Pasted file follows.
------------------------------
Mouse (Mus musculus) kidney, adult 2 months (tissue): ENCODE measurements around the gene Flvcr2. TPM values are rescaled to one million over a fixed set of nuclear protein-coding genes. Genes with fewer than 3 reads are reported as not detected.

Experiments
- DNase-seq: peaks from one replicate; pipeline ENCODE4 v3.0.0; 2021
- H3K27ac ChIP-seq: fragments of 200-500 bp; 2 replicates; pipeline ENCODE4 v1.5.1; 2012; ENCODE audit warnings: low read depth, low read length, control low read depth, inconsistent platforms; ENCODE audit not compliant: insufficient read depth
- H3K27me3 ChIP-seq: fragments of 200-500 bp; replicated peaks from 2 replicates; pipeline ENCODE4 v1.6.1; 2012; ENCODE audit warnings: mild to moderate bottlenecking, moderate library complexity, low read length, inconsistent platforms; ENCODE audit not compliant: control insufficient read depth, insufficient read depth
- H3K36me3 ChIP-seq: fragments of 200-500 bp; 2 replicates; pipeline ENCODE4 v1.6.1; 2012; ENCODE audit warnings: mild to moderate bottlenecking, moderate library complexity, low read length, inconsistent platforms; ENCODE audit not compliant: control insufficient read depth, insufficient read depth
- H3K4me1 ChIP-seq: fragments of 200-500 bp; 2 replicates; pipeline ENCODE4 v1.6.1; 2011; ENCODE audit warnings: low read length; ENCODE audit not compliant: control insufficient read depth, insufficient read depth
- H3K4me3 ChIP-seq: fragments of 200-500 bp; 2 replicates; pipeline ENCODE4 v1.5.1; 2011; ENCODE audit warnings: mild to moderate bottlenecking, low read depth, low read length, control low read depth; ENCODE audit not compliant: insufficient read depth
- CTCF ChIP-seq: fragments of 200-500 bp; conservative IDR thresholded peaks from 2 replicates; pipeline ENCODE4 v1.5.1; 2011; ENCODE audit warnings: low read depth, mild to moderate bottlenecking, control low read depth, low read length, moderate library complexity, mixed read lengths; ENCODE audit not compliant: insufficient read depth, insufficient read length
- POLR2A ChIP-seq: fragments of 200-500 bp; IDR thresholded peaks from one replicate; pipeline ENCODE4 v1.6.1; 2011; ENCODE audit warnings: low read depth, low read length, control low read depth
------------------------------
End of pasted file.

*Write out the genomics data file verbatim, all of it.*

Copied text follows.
Mouse (Mus musculus) kidney, adult 2 months (tissue): ENCODE measurements around the gene Flvcr2. TPM values are rescaled to one million over a fixed set of nuclear protein-coding genes. Genes with fewer than 3 reads are reported as not detected.

Experiments
- DNase-seq: peaks from one replicate; pipeline ENCODE4 v3.0.0; 2021
- H3K27ac ChIP-seq: fragments of 200-500 bp; 2 replicates; pipeline ENCODE4 v1.5.1; 2012; ENCODE audit warnings: low read depth, low read length, control low read depth, inconsistent platforms; ENCODE audit not compliant: insufficient read depth
- H3K27me3 ChIP-seq: fragments of 200-500 bp; replicated peaks from 2 replicates; pipeline ENCODE4 v1.6.1; 2012; ENCODE audit warnings: mild to moderate bottlenecking, moderate library complexity, low read length, inconsistent platforms; ENCODE audit not compliant: control insufficient read depth, insufficient read depth
- H3K36me3 ChIP-seq: fragments of 200-500 bp; 2 replicates; pipeline ENCODE4 v1.6.1; 2012; ENCODE audit warnings: mild to moderate bottlenecking, moderate library complexity, low read length, inconsistent platforms; ENCODE audit not compliant: control insufficient read depth, insufficient read depth
- H3K4me1 ChIP-seq: fragments of 200-500 bp; 2 replicates; pipeline ENCODE4 v1.6.1; 2011; ENCODE audit warnings: low read length; ENCODE audit not compliant: control insufficient read depth, insufficient read depth
- H3K4me3 ChIP-seq: fragments of 200-500 bp; 2 replicates; pipeline ENCODE4 v1.5.1; 2011; ENCODE audit warnings: mild to moderate bottlenecking, low read depth, low read length, control low read depth; ENCODE audit not compliant: insufficient read depth
- CTCF ChIP-seq: fragments of 200-500 bp; conservative IDR thresholded peaks from 2 replicates; pipeline ENCODE4 v1.5.1; 2011; ENCODE audit warnings: low read depth, mild to moderate bottlenecking, control low read depth, low read length, moderate library complexity, mixed read lengths; ENCODE audit not compliant: insufficient read depth, insufficient read length
- POLR2A ChIP-seq: fragments of 200-500 bp; IDR thresholded peaks from one replicate; pipeline ENCODE4 v1.6.1; 2011; ENCODE audit warnings: low read depth, low read length, control low read depth